Neuroprotective effects of ethyl pyruvate on energy metabolism of rat brain after ischemia: A 31P-NMR study

Osamu Tokumaru, Chihiro Kuroki, Hidehiro Takei, Noriko Yoshimura, Naoko Nisimaru, Takaaki Kitano, Isao Yokoi

Research output: Contribution to journalArticle

Abstract

Background and aims: Pyruvate is not only an intermediary metabolite of energy metabolism but also a neuro-protectant as a potent antioxidant and free radical scavenger or an inhibitor of zinc excitotoxicity (Fink, 2003; Gonzalez-Falcon et al., 2003; Yu et al., 2005). It was reported that administration of pyruvate improved cerebral metabolic and functional status during hemorrhagic shock and reduced neuronal death after cerebral ischemia. Neuroprotective effects of ethyl pyruvate (EP), a stable and lipophilic derivative of pyruvate, on energy metabolism of rat brain exposed to ischemia were investigated by phosphorous nuclear magnetic resonance (31P-NMR) spectroscopy. Methods: Brain slices (400 μm-thick) prepared from a male Wistar rat (6 week-old) were incubated in standard artificial cerebrospinal fluid (ACSF) with 2mM EP or ACSF only (control) at 25°C. The brain slices were exposed to ischemia by halting the perfusion for 1 hr. Recovery of the levels of high-energy phosphates, phosphocreatine (PCr) and γ-ATP, after reperfusion were measured by 31P-NMR (AMX300wb, BRUKER). Results: Recovery of the level of PCr after ischemia was significantly greater when EP was present in ACSF than in its absence (78.2 ± 3.3% vs 60.8 ± 1.9%, respectively; p = 0.001). EP was less effective when it was administered only during the recovery period (71.9 ± 4.6%; p = 0.059). When the brain slices were treated with 100μM fluorocitrate (FC), a selective glial poison, PCr level was decreased to 92.0 ± 3.3% of the untreated level. In neuron-rich brain slices pretreated with FC, difference in recovery of the PCr level after ischemia was not detected (69.8 ± 6.4% vs 70.0 ± 4.5%; p = 0.66). Conclusions: These results indicated that EP is neuroprotective against ischemia when administered before the ischemic exposure. The importance of timing of administration of EP in clinical use was suggested. Our results also showed that EP did not show significant neuroprotective effects in neuron-rich slices pretreated with FC. It was suggested that the administration of EP before ischemia and the presence of glial cells are required for EP to exert neuroprotective effects. It is reported that astrocytes protect neurons from oxidative stress (Desagher et al., 1996). Thus damage to astrocytes by FC may remove protective factors and allow death pathways to be activated in neurons (Zhao et al., 2000). Our results might indicate that EP assists neuroprotective effects of astrocyte against reactive oxygen species or zinc excitotoxicity after ischemic stress. Recently a hypothesis on energy metabolism in brain has been proposed that uptake of glucose takes place predominantly in astrocytes and that neurons are supplied with lactate produced in astrocytes by glycolysis (Pellerin & Magistretti, 1994; Magistretti et al., 1999; Hyder et al., 2006). It was also reported that glial cells are the main source of lactate utilized for the recovery of synaptic function posthypoxia (Schurr et al., 1997). It might also be possible that EP has some effects either on glycolytic process in astrocytes or monocarboxylate transport system from astrocytes to neurons when brain slices are exposed to ischemia.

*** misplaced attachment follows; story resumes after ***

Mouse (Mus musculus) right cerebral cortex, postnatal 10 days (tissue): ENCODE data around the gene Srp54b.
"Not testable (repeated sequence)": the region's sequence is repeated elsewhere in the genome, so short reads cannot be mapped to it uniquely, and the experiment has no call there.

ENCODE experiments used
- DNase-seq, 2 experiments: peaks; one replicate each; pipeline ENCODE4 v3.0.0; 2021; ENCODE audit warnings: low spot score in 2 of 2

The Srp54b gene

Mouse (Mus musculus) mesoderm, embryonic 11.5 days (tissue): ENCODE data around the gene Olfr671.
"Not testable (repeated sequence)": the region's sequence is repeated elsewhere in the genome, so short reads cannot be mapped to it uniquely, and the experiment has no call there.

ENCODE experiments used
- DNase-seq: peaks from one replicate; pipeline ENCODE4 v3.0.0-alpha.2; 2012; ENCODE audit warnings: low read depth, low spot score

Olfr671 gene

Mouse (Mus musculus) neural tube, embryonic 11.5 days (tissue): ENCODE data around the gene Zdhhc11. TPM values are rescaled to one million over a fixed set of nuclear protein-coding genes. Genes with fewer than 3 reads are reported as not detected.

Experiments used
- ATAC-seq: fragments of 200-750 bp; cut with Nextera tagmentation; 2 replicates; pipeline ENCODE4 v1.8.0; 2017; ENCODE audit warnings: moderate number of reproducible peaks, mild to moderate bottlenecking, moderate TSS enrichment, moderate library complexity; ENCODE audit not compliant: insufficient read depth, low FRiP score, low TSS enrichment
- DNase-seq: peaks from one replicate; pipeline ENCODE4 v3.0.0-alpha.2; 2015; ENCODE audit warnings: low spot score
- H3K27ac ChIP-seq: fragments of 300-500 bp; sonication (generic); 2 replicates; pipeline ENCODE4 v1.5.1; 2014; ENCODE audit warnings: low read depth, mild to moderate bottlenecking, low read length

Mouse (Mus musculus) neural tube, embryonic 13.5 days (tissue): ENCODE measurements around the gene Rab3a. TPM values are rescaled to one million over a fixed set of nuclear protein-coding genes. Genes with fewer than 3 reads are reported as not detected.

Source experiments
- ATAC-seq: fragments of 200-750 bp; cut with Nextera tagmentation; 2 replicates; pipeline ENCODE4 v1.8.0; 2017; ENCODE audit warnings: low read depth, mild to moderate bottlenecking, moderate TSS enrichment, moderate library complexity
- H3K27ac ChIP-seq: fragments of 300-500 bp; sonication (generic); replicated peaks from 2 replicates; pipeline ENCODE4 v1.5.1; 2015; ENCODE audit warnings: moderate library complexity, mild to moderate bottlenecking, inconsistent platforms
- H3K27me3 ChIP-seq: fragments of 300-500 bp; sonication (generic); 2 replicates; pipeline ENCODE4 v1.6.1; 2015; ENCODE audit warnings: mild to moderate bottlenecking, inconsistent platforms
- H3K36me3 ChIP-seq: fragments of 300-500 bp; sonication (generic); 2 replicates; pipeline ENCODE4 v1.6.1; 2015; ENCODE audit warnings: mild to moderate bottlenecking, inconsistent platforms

Original languageEnglish (US)
JournalJournal of Cerebral Blood Flow and Metabolism
Volume27
Issue numberSUPPL. 1
StatePublished - Nov 13 2007

ASJC Scopus subject areas

  • Neurology
  • Clinical Neurology
  • Cardiology and Cardiovascular Medicine

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